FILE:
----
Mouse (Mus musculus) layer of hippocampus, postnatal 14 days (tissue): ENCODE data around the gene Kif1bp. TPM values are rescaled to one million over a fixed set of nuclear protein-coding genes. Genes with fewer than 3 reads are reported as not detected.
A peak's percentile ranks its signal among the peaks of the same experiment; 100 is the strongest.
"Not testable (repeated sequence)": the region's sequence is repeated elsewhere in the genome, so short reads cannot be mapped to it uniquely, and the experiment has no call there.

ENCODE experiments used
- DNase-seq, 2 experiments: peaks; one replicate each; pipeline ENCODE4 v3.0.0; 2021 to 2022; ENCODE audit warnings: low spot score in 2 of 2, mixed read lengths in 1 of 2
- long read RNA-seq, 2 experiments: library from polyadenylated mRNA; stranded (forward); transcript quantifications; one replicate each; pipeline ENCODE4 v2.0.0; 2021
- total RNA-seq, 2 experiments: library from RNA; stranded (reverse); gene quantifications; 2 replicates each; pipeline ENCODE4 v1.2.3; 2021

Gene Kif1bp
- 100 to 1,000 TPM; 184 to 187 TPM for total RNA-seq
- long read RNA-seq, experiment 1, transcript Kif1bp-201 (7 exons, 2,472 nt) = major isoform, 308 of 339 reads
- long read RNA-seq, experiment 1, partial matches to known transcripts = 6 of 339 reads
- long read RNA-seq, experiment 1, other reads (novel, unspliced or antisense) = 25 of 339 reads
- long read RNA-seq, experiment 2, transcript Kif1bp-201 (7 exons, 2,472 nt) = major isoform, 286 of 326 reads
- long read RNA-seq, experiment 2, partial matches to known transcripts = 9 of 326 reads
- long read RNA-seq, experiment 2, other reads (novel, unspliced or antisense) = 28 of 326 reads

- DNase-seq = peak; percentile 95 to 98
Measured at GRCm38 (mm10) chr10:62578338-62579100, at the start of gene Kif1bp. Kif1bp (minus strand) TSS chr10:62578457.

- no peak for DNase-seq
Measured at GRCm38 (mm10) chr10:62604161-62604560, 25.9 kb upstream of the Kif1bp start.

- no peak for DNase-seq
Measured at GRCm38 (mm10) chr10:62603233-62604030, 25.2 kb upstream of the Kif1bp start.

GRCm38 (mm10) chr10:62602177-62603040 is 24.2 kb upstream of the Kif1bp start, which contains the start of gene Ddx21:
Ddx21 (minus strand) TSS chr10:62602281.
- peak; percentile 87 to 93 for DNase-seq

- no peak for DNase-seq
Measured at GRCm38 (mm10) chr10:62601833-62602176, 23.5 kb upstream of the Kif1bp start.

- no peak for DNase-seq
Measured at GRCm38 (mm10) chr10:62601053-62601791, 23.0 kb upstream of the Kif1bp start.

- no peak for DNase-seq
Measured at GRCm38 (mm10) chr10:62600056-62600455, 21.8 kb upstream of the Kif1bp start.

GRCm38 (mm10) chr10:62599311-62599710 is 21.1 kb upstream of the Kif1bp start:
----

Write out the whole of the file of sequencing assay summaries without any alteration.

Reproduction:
Mouse (Mus musculus) layer of hippocampus, postnatal 14 days (tissue): ENCODE data around the gene Kif1bp. TPM values are rescaled to one million over a fixed set of nuclear protein-coding genes. Genes with fewer than 3 reads are reported as not detected.
A peak's percentile ranks its signal among the peaks of the same experiment; 100 is the strongest.
"Not testable (repeated sequence)": the region's sequence is repeated elsewhere in the genome, so short reads cannot be mapped to it uniquely, and the experiment has no call there.

ENCODE experiments used
- DNase-seq, 2 experiments: peaks; one replicate each; pipeline ENCODE4 v3.0.0; 2021 to 2022; ENCODE audit warnings: low spot score in 2 of 2, mixed read lengths in 1 of 2
- long read RNA-seq, 2 experiments: library from polyadenylated mRNA; stranded (forward); transcript quantifications; one replicate each; pipeline ENCODE4 v2.0.0; 2021
- total RNA-seq, 2 experiments: library from RNA; stranded (reverse); gene quantifications; 2 replicates each; pipeline ENCODE4 v1.2.3; 2021

Gene Kif1bp
- 100 to 1,000 TPM; 184 to 187 TPM for total RNA-seq
- long read RNA-seq, experiment 1, transcript Kif1bp-201 (7 exons, 2,472 nt) = major isoform, 308 of 339 reads
- long read RNA-seq, experiment 1, partial matches to known transcripts = 6 of 339 reads
- long read RNA-seq, experiment 1, other reads (novel, unspliced or antisense) = 25 of 339 reads
- long read RNA-seq, experiment 2, transcript Kif1bp-201 (7 exons, 2,472 nt) = major isoform, 286 of 326 reads
- long read RNA-seq, experiment 2, partial matches to known transcripts = 9 of 326 reads
- long read RNA-seq, experiment 2, other reads (novel, unspliced or antisense) = 28 of 326 reads

- DNase-seq = peak; percentile 95 to 98
Measured at GRCm38 (mm10) chr10:62578338-62579100, at the start of gene Kif1bp. Kif1bp (minus strand) TSS chr10:62578457.

- no peak for DNase-seq
Measured at GRCm38 (mm10) chr10:62604161-62604560, 25.9 kb upstream of the Kif1bp start.

- no peak for DNase-seq
Measured at GRCm38 (mm10) chr10:62603233-62604030, 25.2 kb upstream of the Kif1bp start.

GRCm38 (mm10) chr10:62602177-62603040 is 24.2 kb upstream of the Kif1bp start, which contains the start of gene Ddx21:
Ddx21 (minus strand) TSS chr10:62602281.
- peak; percentile 87 to 93 for DNase-seq

- no peak for DNase-seq
Measured at GRCm38 (mm10) chr10:62601833-62602176, 23.5 kb upstream of the Kif1bp start.

- no peak for DNase-seq
Measured at GRCm38 (mm10) chr10:62601053-62601791, 23.0 kb upstream of the Kif1bp start.

- no peak for DNase-seq
Measured at GRCm38 (mm10) chr10:62600056-62600455, 21.8 kb upstream of the Kif1bp start.

GRCm38 (mm10) chr10:62599311-62599710 is 21.1 kb upstream of the Kif1bp start: